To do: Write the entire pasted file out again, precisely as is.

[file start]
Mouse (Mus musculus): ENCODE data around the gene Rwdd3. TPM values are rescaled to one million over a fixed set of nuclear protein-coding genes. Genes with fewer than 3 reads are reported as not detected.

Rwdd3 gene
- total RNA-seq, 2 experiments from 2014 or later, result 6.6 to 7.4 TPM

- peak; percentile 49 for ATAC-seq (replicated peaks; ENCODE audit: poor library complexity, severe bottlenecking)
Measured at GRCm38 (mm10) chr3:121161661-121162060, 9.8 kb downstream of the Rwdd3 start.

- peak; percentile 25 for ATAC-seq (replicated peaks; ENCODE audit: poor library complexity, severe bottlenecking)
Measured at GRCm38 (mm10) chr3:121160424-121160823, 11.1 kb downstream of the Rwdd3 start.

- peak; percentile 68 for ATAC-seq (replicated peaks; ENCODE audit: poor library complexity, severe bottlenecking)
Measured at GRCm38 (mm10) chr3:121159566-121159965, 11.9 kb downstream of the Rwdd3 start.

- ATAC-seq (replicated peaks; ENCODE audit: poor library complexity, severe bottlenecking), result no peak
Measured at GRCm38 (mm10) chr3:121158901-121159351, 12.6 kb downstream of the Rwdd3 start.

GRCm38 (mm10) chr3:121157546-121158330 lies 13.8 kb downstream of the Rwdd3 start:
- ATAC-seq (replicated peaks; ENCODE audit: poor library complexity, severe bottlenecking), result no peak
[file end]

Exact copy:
Mouse (Mus musculus): ENCODE data around the gene Rwdd3. TPM values are rescaled to one million over a fixed set of nuclear protein-coding genes. Genes with fewer than 3 reads are reported as not detected.

Rwdd3 gene
- total RNA-seq, 2 experiments from 2014 or later, result 6.6 to 7.4 TPM

- peak; percentile 49 for ATAC-seq (replicated peaks; ENCODE audit: poor library complexity, severe bottlenecking)
Measured at GRCm38 (mm10) chr3:121161661-121162060, 9.8 kb downstream of the Rwdd3 start.

- peak; percentile 25 for ATAC-seq (replicated peaks; ENCODE audit: poor library complexity, severe bottlenecking)
Measured at GRCm38 (mm10) chr3:121160424-121160823, 11.1 kb downstream of the Rwdd3 start.

- peak; percentile 68 for ATAC-seq (replicated peaks; ENCODE audit: poor library complexity, severe bottlenecking)
Measured at GRCm38 (mm10) chr3:121159566-121159965, 11.9 kb downstream of the Rwdd3 start.

- ATAC-seq (replicated peaks; ENCODE audit: poor library complexity, severe bottlenecking), result no peak
Measured at GRCm38 (mm10) chr3:121158901-121159351, 12.6 kb downstream of the Rwdd3 start.

GRCm38 (mm10) chr3:121157546-121158330 lies 13.8 kb downstream of the Rwdd3 start:
- ATAC-seq (replicated peaks; ENCODE audit: poor library complexity, severe bottlenecking), result no peak